According to the Indigenous Calls to the Church, our Two Spirit relatives are welcome and a valued part of our circle. This act of acknowledgment fills me with pride because it is a step towards rebuilding our whole community from the generations of ignorance and mistreatment of Two Spirit peoples. If you are just catching up, Two Spirit is a term that some Indigenous people use to self-identify their sexual orientation, gender, and or role, depending on the individual or their particular nation. It is a temporary term that is Anishnaabe based but nonetheless agreed on by a gathering of Two Spirit peoples to self-identify this way until their communities restore the original Two Spirit names and teachings.

This is the understanding that I learned at the Nibwaakaa Inaadiziwin-She is Wise 2nd Annual Conference where I attended with other wonderful guests from the Indigenous communities of faith. The need to learn more about Two Spirit peoples drew me to the Two Spirit presenters at the conference due to a personal commitment I made to promote more understanding and awareness of the Two Spirit people in Indigenous communities.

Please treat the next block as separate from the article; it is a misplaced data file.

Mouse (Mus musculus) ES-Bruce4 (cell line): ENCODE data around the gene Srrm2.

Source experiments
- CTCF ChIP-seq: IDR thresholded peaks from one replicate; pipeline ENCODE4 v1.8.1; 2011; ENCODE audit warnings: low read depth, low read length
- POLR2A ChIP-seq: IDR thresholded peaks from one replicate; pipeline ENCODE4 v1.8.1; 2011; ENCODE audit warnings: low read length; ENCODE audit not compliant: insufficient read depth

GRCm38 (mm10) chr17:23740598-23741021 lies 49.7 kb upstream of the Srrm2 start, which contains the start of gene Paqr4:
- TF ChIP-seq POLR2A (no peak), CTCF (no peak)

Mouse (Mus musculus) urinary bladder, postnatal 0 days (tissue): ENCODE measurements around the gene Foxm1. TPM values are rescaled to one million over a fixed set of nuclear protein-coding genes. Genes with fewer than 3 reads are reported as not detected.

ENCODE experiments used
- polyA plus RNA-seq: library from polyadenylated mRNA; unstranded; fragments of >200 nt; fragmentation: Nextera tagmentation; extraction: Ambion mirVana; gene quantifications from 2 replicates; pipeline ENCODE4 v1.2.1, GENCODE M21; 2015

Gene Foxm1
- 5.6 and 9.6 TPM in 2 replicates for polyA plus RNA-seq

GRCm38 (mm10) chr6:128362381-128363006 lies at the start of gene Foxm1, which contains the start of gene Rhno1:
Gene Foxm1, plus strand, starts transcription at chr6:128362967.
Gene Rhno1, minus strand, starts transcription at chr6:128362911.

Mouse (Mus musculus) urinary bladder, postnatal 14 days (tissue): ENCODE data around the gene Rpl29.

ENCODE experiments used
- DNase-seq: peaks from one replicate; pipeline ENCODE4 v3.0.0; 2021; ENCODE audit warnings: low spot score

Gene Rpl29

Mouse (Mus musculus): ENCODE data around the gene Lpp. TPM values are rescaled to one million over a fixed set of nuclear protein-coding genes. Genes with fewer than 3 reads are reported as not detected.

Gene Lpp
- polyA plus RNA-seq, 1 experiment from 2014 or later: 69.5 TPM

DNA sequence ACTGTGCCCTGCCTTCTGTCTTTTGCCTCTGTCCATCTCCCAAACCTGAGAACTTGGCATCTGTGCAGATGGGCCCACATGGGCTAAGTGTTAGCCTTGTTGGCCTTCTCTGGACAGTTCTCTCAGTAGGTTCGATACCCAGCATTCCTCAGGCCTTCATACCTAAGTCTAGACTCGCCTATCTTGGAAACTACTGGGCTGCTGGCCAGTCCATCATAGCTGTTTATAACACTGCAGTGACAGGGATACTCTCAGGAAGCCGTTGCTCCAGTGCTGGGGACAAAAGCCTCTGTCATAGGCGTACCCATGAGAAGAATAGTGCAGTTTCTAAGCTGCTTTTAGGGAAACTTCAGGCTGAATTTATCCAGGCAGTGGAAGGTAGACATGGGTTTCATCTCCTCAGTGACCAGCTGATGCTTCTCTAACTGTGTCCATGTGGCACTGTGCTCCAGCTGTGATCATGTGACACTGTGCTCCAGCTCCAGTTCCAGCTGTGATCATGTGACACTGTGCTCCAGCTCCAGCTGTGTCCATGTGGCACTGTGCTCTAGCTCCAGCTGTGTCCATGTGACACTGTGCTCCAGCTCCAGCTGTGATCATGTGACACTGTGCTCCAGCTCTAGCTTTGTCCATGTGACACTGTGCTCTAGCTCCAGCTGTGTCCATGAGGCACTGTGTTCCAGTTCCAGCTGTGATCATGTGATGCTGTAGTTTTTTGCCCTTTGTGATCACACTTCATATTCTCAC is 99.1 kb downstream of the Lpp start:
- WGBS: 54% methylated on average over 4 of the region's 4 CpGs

Two Spirit is an interesting term that I first heard when I moved to Toronto many years ago. The Elders said that Two Spirit beings are special because they hold masculine and feminine energy and could understand and see two ways to a situation. This made them known as skilled negotiators. At that time, Indigenous peoples had many genders, not just male or female, and everyone was free to express gender and sexual diversity without shame or fear. Raised in a predominately-Catholic Indigenous community, I never knew any of this and wondered why. The Elder explained that Two Spirit peoples had to hide because their way of being was met with racism and homophobia, which often led to murder. The ripple effect of these traumas horrified Indigenous families and communities. Over generations, the fear and hate for Two Spirit peoples were indoctrinated among many Indigenous peoples to the point that their existence was erased. In residential schools, Indigenous children were also taught that anything other then hetero roles was a sin and suppressed any form of gender or sexual diversity among them.

Today, I am proud to know many Two Spirit scholars, mothers, policy analysts, traditional teachers, artists and so on. Last year, Mission & Service supported Saskatoon’s 1st Two Spirit powwow. I was so proud of this event because so many people attended to celebrate Two Spirit peoples in the community and it provided a space for them to dress and dance in styles that they felt most comfortable. It is amazing to know that more communities are recognizing Two Spirit peoples by creating gender-neutral dance styles at their powwows.

 — Honarine Scott is Cree from Fort Albany First Nation and ex-Healing Programs Coordinator within Indigenous Ministries and Justice.